Gesell was a German economist and entrepreneur who lived from 1862 to 1930. As a young man he moved to Argentina as a representative of his older brother’s business. His experiences in the economically volatile environment of late-19th century Argentina provided him with deep insights into the dynamics of wealth creation and distribution and enabled him to develop an economic theory that was both straightforward and revolutionary. Despite not even having a university education, his economic theories and proposals attracted the attention of the best minds of his time, notably receiving five pages of discussion in the most important economics book of the 20th century, The General Theory by John Maynard Keynes. His ideas were also influential in the realm of economic policy, forming the basis of an economic reform package in 1899 that led to the longest period of sustained economic growth in the history of Argentina. From there, his ideas spread back to Europe, where they were embraced as potential solutions to the Great Depression.

Despite his profound influence in the first half of the 20th century, his name is virtually unknown today, especially in the English-speaking world.


Gesell was neither a capitalist nor a socialist, but his analysis brought together key elements of both systems of thought. He believed wholeheartedly in the principle of free markets and considered it essential to the economic well-being of mankind. However he also agreed with the socialist perspective that capitalism causes widespread poverty, ever-increasing wealth inequality and recurring economic crises.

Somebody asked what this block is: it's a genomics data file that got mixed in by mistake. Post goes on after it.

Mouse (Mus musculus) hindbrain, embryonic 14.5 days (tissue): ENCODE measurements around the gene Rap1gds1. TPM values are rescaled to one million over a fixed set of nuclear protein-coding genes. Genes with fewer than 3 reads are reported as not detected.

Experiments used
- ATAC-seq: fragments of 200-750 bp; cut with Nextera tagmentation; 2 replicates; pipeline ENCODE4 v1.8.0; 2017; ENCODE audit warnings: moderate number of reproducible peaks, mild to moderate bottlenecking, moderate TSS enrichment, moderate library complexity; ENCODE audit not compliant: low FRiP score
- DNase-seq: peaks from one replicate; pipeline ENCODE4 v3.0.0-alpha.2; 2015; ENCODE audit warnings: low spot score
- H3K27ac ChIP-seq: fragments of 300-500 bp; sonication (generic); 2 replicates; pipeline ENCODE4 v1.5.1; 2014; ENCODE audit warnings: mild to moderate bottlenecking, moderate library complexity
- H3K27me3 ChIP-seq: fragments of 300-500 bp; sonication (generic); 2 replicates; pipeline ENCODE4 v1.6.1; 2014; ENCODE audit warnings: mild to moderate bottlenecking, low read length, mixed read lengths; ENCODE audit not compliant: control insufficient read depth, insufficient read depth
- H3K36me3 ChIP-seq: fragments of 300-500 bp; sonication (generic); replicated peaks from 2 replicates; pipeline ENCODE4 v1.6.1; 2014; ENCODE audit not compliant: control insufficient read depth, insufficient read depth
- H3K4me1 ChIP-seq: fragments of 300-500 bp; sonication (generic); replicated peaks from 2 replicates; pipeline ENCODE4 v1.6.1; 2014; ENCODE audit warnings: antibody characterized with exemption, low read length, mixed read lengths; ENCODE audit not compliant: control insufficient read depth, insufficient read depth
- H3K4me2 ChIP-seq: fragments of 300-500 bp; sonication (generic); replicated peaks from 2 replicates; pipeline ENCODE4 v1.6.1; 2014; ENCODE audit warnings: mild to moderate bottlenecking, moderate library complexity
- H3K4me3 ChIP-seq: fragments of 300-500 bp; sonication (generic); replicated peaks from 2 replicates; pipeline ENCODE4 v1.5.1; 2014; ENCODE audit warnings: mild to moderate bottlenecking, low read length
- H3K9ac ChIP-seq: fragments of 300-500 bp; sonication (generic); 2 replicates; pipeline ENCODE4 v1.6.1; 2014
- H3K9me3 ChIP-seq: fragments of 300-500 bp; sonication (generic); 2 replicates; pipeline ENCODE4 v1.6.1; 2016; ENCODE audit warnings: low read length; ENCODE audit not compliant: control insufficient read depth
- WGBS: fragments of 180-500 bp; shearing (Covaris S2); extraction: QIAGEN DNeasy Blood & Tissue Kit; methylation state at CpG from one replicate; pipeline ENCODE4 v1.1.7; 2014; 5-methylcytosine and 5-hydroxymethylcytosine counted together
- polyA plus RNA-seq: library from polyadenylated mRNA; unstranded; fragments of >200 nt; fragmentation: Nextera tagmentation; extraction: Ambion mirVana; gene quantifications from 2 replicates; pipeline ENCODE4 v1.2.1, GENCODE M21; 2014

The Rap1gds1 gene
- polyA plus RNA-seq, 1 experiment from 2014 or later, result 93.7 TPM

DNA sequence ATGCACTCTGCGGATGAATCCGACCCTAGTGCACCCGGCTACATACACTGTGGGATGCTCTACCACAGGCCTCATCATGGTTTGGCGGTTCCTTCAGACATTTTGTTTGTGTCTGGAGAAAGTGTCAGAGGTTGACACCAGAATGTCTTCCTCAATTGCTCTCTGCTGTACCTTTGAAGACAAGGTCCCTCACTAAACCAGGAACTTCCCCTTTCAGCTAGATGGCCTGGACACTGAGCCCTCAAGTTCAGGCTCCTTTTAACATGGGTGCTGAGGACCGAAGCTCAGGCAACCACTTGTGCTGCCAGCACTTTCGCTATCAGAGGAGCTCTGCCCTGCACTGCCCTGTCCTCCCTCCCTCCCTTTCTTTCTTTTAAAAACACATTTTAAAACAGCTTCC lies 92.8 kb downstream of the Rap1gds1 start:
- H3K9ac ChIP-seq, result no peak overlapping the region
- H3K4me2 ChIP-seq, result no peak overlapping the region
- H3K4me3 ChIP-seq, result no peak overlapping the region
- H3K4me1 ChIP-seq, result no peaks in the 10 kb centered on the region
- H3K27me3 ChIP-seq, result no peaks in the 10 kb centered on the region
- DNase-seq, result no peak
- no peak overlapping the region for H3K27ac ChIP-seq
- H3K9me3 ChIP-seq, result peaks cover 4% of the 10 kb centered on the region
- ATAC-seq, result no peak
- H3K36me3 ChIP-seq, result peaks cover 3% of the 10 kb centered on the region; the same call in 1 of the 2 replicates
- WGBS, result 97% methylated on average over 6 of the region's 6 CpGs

Whereas Marx considered economic injustice to be an unavoidable consequence of private ownership of the means of production, Gesell argued that the aforementioned problems are not actually due to the free-market system but rather to the fact that we have never properly understood how to implement that system. In particular, he viewed our systems of money and land ownership as violations of the core principles of free markets.

Gesell explained how our systems of money and land ownership give rise to unearned income. In other words, they cause wealth to flow into the pockets of people who have not contributed to the creation of that wealth. And since a significant portion of society’s wealth is siphoned off by people who have not earned it, there is not enough left to adequately compensate those who actually produce wealth. According to Gesell, this is the cause of insufficient wages as well as the economic instability and recurring crises that have plagued all market economies throughout history.

To be more specific, regarding money, Gesell argued that the two primary functions of our existing form of money — i.e. medium of exchange and store of value — are inherently incompatible. In other words, any form of money that is designed to be used as a vehicle for storing wealth will systematically fail to perform its function as a medium of exchange. And since the circulation of our medium of exchange is literally a matter of life & death, the irrational decision to combine these two functions in one instrument is catastrophic for mankind. The only solution to this problem, according to Gesell, is to separate money’s functions and create a medium of exchange that cannot be used as a means to store wealth.